Academy in Atlanta gets a recording studio

Ric Ross, founded of the Music Education Group, was instrumental in getting a professional sound studio installed at B.E.S.T. Academy.

Credit: contributed

Credit: contributed

Ric Ross, founded of the Music Education Group, was instrumental in getting a professional sound studio installed at B.E.S.T. Academy.

It’s been some time in the making, but Ric Ross’ dream of training the next generation of music execs has come to life at B.E.S.T. Academy, an all-boys public school in northwest Atlanta.

Ross founded the Music Education Group 19 years ago to teach life skills and develop the careers of youngsters interested in music, film and digital media. Since 2013, he’s been a partner with B.E.S.T., which has a 100% enrollment of minority and economically disadvantaged students in grades six through 12.

“We’d been having these conversations for years, and every time I went to the school, I asked the principal about finding a space,” said Ross. “Then one day he showed me a room that was perfect; all we had to do was purchase the equipment and make some minor changes.”

In late September, the fully furnished facility opened its doors with approximately $100,000 worth of state-of-the-art, professional equipment from computers and microphones to sound and mixing boards. The studio also incorporates space for lectures and a green screen room for videos and podcasts. But the former director for Capitol Records wants to teach more than the glamorous side of the business.

“I’ve been in the record industry almost 40 years and worked across genres, and I’ve never had a mic in my hand,” he said. “Artists are very talented, but many often lack social and life skills. When I started this organization, I wanted to incorporate soft skills into everything we do, from how to deal with people to conflict resolution.”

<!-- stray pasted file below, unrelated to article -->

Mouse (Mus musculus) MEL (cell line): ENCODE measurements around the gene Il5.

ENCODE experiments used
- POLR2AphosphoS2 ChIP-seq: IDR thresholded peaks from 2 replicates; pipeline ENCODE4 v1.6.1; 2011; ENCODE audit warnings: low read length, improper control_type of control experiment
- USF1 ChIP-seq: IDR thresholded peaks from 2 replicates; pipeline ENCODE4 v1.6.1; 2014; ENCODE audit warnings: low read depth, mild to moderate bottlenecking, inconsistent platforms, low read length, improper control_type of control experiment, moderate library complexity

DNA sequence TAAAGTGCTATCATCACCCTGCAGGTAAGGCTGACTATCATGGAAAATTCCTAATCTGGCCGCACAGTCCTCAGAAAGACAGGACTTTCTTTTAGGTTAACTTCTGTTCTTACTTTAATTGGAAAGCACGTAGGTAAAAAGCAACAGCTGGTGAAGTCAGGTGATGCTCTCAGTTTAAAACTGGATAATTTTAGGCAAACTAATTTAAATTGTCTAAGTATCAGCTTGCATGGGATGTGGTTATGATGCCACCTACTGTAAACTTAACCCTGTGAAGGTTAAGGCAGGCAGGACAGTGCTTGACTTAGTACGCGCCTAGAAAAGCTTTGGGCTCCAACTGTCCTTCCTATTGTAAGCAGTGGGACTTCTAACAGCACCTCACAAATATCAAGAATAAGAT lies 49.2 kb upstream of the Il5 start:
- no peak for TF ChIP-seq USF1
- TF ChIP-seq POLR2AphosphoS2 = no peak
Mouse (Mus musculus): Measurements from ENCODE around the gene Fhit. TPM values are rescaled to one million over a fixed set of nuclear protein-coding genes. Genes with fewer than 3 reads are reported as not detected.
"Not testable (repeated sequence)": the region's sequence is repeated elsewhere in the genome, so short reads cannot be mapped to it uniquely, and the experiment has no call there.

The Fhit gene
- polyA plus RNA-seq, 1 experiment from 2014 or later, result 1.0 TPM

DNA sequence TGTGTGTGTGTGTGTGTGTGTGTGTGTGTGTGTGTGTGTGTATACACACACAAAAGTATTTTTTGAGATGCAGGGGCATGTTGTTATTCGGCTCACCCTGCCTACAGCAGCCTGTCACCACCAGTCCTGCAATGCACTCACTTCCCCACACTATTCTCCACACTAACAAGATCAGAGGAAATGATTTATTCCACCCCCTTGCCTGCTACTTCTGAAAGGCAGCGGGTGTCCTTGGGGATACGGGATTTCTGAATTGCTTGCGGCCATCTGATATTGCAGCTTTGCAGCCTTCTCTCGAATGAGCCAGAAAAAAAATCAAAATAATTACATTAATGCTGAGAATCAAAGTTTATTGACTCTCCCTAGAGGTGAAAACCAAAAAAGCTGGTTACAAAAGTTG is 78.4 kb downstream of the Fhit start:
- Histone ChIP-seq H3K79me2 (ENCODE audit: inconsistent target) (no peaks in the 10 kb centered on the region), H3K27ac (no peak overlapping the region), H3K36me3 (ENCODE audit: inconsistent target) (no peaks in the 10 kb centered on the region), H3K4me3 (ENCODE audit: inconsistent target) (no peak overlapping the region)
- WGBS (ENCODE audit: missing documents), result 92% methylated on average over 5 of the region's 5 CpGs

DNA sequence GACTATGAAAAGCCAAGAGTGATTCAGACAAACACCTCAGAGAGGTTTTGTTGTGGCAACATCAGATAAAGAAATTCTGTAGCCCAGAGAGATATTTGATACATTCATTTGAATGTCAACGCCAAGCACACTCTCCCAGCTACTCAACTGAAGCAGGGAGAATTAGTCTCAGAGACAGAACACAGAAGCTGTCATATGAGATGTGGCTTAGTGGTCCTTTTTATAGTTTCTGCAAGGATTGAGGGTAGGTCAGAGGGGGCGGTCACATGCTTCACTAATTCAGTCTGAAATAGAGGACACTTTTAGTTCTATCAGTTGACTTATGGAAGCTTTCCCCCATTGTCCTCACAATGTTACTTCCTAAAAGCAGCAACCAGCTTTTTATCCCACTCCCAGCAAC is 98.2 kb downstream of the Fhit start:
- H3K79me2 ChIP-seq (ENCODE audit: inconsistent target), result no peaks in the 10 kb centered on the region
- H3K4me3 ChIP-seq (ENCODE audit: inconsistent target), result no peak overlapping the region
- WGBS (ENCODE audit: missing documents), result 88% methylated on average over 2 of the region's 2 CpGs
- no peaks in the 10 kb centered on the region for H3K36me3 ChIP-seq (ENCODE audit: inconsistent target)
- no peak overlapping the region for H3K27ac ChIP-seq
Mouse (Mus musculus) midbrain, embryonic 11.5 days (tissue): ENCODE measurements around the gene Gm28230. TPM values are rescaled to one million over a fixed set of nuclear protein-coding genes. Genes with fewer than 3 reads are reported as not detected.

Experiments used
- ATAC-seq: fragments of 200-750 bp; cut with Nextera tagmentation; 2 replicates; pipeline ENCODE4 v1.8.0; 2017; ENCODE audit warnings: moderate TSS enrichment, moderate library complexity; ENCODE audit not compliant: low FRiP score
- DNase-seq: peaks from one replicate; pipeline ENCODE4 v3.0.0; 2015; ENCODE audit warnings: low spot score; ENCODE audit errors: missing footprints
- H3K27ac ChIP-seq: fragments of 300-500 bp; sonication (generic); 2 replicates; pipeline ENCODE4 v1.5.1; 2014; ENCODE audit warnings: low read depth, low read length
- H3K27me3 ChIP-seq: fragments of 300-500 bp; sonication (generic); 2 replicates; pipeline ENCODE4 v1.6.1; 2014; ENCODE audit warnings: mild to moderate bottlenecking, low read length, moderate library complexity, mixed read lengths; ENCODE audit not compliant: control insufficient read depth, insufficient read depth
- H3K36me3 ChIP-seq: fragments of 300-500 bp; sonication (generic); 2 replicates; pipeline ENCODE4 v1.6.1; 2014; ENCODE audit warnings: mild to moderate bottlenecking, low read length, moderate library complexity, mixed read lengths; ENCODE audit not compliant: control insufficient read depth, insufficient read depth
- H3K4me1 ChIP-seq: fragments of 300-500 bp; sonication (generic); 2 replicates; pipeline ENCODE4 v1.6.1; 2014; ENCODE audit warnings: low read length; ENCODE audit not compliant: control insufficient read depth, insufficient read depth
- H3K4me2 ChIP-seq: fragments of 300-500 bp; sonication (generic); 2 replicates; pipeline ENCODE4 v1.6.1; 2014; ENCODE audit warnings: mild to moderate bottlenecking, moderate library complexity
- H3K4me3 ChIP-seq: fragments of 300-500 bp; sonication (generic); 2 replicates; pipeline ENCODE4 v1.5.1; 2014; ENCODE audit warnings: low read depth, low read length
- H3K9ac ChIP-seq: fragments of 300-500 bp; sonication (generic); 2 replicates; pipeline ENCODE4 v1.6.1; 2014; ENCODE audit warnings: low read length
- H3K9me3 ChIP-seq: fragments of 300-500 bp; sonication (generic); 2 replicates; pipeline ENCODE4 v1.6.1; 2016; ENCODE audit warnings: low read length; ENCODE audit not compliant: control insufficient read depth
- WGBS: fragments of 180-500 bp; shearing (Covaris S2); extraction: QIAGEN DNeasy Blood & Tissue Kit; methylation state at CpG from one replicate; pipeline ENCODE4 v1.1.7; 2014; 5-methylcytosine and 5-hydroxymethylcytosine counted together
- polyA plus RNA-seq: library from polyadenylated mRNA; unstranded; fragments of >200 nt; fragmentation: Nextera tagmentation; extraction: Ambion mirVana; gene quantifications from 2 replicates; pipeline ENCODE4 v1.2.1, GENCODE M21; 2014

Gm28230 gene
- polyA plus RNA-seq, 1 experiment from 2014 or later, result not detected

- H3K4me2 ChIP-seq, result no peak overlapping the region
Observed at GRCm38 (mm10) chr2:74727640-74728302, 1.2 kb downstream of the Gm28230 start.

Students learn about the industry before setting foot in the studio. The curriculum focuses on details around job opportunities, salaries and required education.

“I’ve had kids come in who say they want to be producers, then they come in here and want to be engineers,” said Ross.

Ray Singer, the program director for the nonprofit 100 Black Men of Atlanta who has been part of the B.E.S.T. team since 2007, said Ross brings essential real-world knowledge to the students.

“He brings in great guests who make students aware of different career opportunities in the music industry, especially in the Atlanta area,” said Singer. “He’s exposing them to things they wouldn’t otherwise get to be around.”

The 15 students in the program spend about three hours during school time in the studio and often work on projects after the final bell and on Saturdays. Ross said it’s usually difficult to get them out of the studio and to their next class.

“I have to tell them to leave,” he said. “It’s so great to hear how appreciative and enthusiastic they are. They stop me in the hallway and say they can’t fathom that we really have a studio in our school. It’s life changing.”

For Ross, a native Atlantan who attended the city’s public schools, it’s a way to inspire the next generation.

“B.E.S.T. has always been special to me,” he said. “We want to give these young Black men the best opportunities and expose them to as many things as we can to give them a chance in life. Whether they go into the record industry, I don’t care. It’s really about making sure they have a solid foundation for business and life.”

Information about B.E.S.T. Academy is online at atlantapublicschools.us/besths.


SEND US YOUR STORIES. Each week we look at programs, projects and successful endeavors at area schools, from pre-K to grad school. To suggest a story, contact H.M. Cauley at hm_cauley@yahoo.com or 770-744-3042.

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